Plasticized fraud

by Paul White

For the digital consumer, identity theft is a growing threat that can have devastating consequences - financially, on trust and reputation. Fraud is on the rise. One of the challenges for individuals and organisations, is the difficulty in tackling this menace as criminals become more sophisticated. At the heart of the complexity is the age old menace of plastic. 

Plastic and paper still dominate how we represent and exchange tokens of trust – the licenses, the passports and so on. But plastic is vulnerable to adept counterfeiters, it is normally shipped by mail, easily misplaced and stolen.

According to www.ukfinance.org.uk, the most recent statistics show there are 175.7 million credit and debit cards in circulation. That’s enough plastic to stretch halfway round our planet (the ecological benefit of digital identity is a topic in itself)

At the same time, the impact of identity fraud in recent years has increased markedly. Figures from Javelin Strategy, show that in 2018 there has been a surge of high-loss fraud. In the US alone, there were a jaw-dropping 14.4 million victims from new account fraud, account takeover or misuse of non-card accounts. That’s roughly 27 fraud cases every second.

The most vulnerable victims are increasingly targeted, the young, the old, the social media extraverts.  The most popular products are student loans, mortgages, new company registration and auto loans.  We all know the burden of preparing old forms of ID, and many of us can see the gaps and loopholes… the fraudsters certainly can.

Is it time we turn the plastic production line off completely?  Could the world survive, even thrive, with a completely digital system? Could identity registration, issuance and authentication of digitally secured credentials be a key to tackling identity fraud?

In an era still dominated by old (not necessarily bad, just outdated) habits, we might be nearing a turning point.  Technology marches on, but the methods we use to transact, make purchases, access local government services and so on, are still hard-wired in the last century. The problems are systemic and so a more visionary approach is required.

Making good digital identity work is the next challenge, not that we would ever shoot for anything less than ‘good’.  With good digital identity, we can look forward to validation that is supported by sophisticated biometrics and machine learning.   Human error, unconscious bias, tiredness or distraction wont impact results. We have changed, the volume and variation of services we interact with doesn’t work with plastic, you cant remember enough codewords or receive enough one time passwords.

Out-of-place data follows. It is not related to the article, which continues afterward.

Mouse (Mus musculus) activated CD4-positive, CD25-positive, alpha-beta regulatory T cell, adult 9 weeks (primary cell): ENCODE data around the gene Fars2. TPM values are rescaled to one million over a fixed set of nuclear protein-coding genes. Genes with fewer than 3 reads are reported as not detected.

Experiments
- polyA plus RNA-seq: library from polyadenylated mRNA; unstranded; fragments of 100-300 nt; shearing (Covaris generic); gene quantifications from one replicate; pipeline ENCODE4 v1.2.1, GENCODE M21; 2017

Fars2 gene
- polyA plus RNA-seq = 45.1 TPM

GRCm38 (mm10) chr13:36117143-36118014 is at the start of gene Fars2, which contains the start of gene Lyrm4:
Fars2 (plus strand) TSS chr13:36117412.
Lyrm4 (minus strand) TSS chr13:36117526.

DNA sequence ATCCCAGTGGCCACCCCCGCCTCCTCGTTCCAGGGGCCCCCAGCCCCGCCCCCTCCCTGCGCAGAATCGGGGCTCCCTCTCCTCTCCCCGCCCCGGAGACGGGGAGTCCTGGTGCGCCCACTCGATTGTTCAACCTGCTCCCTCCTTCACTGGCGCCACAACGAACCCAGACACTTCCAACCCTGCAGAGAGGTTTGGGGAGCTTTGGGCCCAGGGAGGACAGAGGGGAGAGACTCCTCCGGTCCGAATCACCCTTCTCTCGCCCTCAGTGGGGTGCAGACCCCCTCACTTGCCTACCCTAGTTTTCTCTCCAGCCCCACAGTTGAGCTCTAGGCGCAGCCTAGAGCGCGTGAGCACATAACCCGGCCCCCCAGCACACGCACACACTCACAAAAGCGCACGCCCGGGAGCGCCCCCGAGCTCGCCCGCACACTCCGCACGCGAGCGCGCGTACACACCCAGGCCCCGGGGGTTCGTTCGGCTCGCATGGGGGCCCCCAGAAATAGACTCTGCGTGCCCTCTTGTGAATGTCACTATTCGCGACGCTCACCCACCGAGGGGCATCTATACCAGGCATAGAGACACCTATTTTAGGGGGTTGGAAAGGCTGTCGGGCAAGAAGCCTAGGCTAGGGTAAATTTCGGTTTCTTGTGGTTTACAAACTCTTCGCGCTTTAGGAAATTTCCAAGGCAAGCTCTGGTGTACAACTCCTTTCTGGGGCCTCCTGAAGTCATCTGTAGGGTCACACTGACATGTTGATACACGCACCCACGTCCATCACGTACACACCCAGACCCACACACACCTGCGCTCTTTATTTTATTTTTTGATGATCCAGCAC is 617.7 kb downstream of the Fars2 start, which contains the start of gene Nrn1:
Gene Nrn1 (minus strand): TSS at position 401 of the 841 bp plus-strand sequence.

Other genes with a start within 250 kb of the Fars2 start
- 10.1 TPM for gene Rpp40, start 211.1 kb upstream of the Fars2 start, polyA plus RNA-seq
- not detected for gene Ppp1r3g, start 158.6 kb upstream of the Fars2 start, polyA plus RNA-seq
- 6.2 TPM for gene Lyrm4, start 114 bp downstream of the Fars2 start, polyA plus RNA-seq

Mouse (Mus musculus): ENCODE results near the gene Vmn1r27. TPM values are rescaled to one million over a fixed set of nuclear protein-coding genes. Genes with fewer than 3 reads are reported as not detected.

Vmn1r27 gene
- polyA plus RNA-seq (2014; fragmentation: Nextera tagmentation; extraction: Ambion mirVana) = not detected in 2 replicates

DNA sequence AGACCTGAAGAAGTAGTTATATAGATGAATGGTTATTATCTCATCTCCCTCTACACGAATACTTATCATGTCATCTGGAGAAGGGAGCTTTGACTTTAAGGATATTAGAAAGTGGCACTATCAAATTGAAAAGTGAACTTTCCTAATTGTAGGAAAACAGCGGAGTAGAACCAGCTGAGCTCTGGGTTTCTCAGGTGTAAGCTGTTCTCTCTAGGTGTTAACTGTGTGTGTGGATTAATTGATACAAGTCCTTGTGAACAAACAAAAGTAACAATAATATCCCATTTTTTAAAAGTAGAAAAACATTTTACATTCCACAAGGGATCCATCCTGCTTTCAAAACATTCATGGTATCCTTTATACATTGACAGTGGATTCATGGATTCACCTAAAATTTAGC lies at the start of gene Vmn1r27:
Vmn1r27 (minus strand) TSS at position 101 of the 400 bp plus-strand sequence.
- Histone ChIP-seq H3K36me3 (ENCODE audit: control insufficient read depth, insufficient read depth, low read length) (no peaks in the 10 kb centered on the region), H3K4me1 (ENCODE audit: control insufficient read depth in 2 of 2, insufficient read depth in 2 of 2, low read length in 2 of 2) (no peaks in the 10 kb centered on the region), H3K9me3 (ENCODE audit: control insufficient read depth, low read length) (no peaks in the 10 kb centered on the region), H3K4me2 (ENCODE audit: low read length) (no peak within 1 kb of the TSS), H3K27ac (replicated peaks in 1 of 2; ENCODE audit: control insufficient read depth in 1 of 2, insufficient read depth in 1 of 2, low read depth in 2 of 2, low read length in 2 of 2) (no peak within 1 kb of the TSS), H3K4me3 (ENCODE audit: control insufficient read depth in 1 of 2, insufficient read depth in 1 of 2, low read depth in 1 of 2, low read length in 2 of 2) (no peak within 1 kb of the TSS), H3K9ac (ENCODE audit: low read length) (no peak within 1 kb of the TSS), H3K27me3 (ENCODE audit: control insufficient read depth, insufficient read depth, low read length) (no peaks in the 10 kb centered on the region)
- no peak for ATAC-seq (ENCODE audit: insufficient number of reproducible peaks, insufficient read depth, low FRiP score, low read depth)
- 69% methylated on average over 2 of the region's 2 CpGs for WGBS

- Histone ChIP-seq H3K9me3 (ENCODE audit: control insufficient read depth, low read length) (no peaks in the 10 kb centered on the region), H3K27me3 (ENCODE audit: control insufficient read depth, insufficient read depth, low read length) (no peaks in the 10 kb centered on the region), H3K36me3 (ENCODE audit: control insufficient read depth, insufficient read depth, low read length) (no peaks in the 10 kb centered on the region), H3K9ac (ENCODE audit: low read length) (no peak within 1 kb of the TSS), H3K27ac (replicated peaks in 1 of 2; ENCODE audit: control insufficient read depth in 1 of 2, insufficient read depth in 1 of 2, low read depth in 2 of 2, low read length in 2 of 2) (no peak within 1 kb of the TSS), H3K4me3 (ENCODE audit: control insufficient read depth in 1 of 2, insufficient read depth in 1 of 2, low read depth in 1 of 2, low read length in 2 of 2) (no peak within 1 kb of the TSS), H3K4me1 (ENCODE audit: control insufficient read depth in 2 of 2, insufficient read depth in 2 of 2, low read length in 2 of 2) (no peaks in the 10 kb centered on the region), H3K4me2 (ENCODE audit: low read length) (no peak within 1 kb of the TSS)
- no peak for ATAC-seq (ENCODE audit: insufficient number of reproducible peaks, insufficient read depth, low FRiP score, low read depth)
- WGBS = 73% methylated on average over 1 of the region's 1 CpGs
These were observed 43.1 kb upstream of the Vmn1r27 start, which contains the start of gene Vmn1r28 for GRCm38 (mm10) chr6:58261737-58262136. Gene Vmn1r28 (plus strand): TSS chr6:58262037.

Imagine the only place we could remind ourselves of the former pervasiveness of username and passwords is a display of rubbish things from the era. 1972-2020 in a tech museum? Yes, one day we will see the abolition of these for good.

People will use their smart devices with wildly accurate and consistent biometric identification to access services and content everywhere.

Advanced biometrics are already changing lives and transforming processes.  Verification by selfies, even moving selfies, can process hundreds of points on a face and compare with certificated images in milliseconds. 

According to Gartner research, 70 percent of organizations are expected to be using smartphone apps to allow biometric authentication for employees access into buildings. Clearly the benefits in diverse scenarios, such as workplace access or shopping, include greater certainty in identifying an individual and quicker access.

While the technology starts to be adopted into mainstream usage, there are things individuals can do to protect themselves from ID fraud, such as manage their passwords sensibly and limit information sharing on social media.

Perhaps basic advice, but so often ignored?

Fraudsters are finding easy targets in all sectors, mobile network operators for instance, can make life easier for fraudsters as they rely on outdated authentication methods beyond passwords such as security questions, or SMS one-time pass codes.  It is increasingly evident that these pose little barrier to determined criminals who can as easily intercept an SMS text as they can a password. 

Let’s think big, to good – no ‘Super’ identity where the smart device a user holds is all they need to be 100% verifiable, quickly and confidently.

The consequences of identity fraud can be devastating for the individual victims. The good news is even as criminals become more sophisticated, the technology is there to combat these threats. We are about to be swept on a wave of digital-first, mobile-first identify transformation. Combined with more awareness and behavioural change,  we will protect ourselves and tackle this growing menace.

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